The Midrash characterizes the entire book of Shemot (Exodus) as describing the exit from “darkness to light.”  However, we see that both the beginning and the end of this second book of Moses seem to be the opposite.  In the beginning of Shemot, we find the tribes descending to Egypt, which was a place of darkness and slavery, and at the end, we find the Jews setting off on their forty-year journey through the desert.  This also was certainly not a journey into light.

Moreover, at the end of our parsha, the Torah tells us that the Jews got busy with their “journeys.”  Rashi tells us that what the Torah means is that the JEws got busy with their “encampments.”  That is, since the encampments were the places from which the Jews launched their journeys, therefore even the journeys were called “encampments.”  But, if so, why doesn’t the Torah just call them “encampments”?  Furthermore, the Talmud describes the encampments of the Jews as “permanent” since they were dictated by God Himself, and therefore were beyond the considerations of man.  So, how can Rashi describe the journeys, which were temporary, as “encampments,” which are permanent?

The answer is that there are two ways of looking at a journey.  We can look at it as a process that has no intrinsic value of its own – it is merely a means of traveling from one place to another.  In that case, a journey is just that – it is a temporary stage in an ongoing process.  However, we may also look at a journey as more than an empty process.  It may also be a bridge and a plateau that contains its own content.  Since each journey leads us to a new level of life and spirituality, we may look upon the journey as a minor encampment of its own.  When we do so, we can understand how Rashi commented that the journeys of the Jews were really “encampments.”  Since each journey was a step to a higher level, it was a form of permanent encampment of its own.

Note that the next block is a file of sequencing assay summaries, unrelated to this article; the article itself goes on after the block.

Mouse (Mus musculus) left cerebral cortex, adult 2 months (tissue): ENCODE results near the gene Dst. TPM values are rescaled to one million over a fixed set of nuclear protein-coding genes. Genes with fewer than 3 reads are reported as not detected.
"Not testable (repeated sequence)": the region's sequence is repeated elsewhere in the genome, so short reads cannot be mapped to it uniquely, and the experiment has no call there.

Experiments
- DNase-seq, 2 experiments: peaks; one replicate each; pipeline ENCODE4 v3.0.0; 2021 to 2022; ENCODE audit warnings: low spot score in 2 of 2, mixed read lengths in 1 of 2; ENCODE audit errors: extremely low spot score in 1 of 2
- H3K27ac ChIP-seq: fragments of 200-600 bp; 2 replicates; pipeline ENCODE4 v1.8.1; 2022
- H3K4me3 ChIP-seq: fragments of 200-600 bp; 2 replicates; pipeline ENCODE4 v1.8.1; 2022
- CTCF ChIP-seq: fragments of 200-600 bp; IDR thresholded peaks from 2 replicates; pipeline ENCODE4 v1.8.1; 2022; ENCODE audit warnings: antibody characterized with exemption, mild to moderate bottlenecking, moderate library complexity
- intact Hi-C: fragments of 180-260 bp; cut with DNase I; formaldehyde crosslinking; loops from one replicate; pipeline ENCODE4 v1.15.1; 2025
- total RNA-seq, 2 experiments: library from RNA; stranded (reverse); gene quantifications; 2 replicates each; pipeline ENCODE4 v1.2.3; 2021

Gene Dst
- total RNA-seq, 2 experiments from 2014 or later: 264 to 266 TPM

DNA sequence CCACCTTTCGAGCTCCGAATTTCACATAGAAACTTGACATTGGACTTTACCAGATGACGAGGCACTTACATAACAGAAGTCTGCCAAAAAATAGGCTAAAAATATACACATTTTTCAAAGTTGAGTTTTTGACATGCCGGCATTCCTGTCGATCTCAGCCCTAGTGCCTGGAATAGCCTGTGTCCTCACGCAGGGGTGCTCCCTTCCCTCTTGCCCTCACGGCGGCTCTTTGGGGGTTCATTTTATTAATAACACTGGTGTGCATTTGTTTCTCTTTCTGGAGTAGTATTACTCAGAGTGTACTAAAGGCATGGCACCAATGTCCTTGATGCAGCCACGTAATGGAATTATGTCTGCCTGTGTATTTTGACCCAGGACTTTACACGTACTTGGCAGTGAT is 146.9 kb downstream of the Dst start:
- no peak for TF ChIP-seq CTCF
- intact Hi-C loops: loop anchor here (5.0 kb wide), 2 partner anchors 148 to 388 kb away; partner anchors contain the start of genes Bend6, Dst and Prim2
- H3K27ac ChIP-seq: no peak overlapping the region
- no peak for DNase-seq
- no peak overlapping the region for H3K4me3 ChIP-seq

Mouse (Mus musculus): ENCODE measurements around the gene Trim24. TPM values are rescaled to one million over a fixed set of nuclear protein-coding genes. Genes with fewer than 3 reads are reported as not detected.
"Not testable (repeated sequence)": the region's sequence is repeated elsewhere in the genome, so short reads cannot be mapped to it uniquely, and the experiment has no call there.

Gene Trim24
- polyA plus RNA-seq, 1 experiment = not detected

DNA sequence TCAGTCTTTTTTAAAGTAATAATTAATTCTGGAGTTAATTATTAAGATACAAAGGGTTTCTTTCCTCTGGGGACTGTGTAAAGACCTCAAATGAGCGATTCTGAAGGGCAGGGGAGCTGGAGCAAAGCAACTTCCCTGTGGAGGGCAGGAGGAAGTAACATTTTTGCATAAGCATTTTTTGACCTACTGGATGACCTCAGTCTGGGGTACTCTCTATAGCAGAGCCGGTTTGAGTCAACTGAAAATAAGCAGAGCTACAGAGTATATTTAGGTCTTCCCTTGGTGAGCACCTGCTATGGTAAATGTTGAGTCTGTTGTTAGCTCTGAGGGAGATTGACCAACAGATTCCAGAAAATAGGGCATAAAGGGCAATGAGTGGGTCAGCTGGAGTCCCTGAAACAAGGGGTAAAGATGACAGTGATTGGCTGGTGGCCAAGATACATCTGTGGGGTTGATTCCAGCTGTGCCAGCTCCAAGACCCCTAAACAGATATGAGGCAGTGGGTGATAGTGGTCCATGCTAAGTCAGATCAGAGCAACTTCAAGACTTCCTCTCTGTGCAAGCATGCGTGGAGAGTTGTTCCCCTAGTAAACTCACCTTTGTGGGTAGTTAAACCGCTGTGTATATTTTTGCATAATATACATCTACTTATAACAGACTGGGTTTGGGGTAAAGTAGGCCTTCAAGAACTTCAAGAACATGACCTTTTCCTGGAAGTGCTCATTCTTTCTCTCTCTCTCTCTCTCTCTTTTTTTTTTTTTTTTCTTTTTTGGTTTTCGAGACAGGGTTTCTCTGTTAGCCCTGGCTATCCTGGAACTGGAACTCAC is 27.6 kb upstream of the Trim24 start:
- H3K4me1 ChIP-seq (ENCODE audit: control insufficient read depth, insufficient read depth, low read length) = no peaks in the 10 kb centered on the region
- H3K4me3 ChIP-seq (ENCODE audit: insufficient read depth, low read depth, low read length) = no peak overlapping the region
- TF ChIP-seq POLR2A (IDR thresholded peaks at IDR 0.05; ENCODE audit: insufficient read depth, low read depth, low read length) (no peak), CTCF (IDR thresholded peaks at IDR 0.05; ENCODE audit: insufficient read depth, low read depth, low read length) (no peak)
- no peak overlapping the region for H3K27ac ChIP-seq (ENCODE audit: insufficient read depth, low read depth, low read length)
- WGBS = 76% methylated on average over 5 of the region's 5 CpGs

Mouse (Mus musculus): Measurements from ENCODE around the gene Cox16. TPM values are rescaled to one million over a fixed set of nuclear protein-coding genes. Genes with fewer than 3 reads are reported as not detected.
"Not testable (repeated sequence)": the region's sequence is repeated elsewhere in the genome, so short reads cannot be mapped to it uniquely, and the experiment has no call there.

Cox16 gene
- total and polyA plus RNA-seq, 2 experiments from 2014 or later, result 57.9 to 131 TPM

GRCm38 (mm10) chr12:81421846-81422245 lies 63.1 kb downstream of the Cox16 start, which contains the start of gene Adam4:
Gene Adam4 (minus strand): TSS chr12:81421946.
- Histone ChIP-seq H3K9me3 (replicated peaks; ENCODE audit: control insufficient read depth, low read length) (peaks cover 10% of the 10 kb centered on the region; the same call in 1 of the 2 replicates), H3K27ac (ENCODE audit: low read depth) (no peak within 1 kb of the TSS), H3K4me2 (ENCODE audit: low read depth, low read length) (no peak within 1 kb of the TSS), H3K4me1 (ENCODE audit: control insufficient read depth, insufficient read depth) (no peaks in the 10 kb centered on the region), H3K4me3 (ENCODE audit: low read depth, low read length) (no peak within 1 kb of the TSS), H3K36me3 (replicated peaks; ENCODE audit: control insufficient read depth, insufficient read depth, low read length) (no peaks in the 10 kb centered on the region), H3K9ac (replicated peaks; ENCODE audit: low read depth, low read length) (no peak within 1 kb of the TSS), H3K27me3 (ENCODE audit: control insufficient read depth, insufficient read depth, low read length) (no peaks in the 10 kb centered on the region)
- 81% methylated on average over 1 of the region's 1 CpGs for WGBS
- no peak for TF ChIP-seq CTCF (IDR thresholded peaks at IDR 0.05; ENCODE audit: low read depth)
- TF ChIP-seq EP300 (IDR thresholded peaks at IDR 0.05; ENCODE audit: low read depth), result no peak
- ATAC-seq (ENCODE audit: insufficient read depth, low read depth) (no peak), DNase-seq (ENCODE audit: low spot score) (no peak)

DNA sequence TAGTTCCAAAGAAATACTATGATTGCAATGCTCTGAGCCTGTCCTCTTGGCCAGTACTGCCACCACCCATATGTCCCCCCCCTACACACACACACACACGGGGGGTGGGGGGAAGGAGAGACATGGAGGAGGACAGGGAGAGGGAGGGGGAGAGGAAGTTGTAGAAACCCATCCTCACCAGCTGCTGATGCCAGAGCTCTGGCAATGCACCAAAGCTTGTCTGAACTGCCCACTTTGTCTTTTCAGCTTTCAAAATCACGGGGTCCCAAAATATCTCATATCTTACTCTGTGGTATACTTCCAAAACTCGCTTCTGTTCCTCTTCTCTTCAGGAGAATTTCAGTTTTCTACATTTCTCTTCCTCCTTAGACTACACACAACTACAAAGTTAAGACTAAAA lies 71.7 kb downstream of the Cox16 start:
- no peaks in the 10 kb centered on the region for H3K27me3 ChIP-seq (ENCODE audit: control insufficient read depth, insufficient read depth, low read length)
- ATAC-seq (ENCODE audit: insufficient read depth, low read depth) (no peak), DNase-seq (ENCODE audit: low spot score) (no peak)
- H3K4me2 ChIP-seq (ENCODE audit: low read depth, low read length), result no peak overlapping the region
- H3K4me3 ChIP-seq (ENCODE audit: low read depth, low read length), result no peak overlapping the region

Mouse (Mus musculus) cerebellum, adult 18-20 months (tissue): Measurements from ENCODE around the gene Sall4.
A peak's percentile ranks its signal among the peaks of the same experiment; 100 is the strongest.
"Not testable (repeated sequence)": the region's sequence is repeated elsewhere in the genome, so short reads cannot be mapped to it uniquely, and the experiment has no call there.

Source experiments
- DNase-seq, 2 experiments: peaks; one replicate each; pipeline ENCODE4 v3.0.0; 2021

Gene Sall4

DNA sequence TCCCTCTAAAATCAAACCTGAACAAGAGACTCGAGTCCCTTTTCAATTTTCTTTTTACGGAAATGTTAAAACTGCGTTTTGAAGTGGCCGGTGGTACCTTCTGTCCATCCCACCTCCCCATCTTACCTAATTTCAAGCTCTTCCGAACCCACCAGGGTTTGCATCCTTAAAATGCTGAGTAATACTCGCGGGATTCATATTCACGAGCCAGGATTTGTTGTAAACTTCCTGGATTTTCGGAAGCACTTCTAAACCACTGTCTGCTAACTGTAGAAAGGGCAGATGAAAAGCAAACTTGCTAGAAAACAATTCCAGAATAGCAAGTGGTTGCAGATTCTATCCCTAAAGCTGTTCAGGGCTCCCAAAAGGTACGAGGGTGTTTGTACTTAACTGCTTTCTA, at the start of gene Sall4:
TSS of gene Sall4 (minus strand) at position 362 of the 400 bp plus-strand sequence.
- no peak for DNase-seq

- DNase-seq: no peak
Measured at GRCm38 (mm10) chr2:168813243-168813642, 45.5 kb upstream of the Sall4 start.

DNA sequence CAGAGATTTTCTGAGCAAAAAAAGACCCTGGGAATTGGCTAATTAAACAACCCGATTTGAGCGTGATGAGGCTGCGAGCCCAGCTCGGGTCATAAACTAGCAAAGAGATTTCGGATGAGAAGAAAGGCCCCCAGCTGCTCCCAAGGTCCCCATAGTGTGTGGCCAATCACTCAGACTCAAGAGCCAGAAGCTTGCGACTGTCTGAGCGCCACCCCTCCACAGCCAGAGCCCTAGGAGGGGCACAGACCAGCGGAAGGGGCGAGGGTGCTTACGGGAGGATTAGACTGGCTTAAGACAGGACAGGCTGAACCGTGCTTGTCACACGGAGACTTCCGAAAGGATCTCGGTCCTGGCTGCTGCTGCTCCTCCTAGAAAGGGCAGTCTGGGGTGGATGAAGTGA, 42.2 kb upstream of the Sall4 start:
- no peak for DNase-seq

The world was created as passive matter, without any intrinsic spiritual content.  It is when Jews do mitzvoth and follow the 613 commandments, most of them utilizing the physical world, that the world receives an elevation and takes on some intrinsic spirituality.  The same is true of the journeys in the desert.  Without the presence of the JEws, the desert was empty and desolate.  But, as the Jews proceeded upon their divinely ordained journeys, while fulfilling the mitzvoth of the Torah, the desert was purified and elevated.  And when that occurs, the journeys (the “process”) itself takes on meaning because each step along the way contributes to the final goal.  Because of that, it is possible to refer to the journeys as Rashi does – as “encampments.”

For a longer and more detailed explanation, go to

From Likutei Sichot of the Lubavitcher Rebbe

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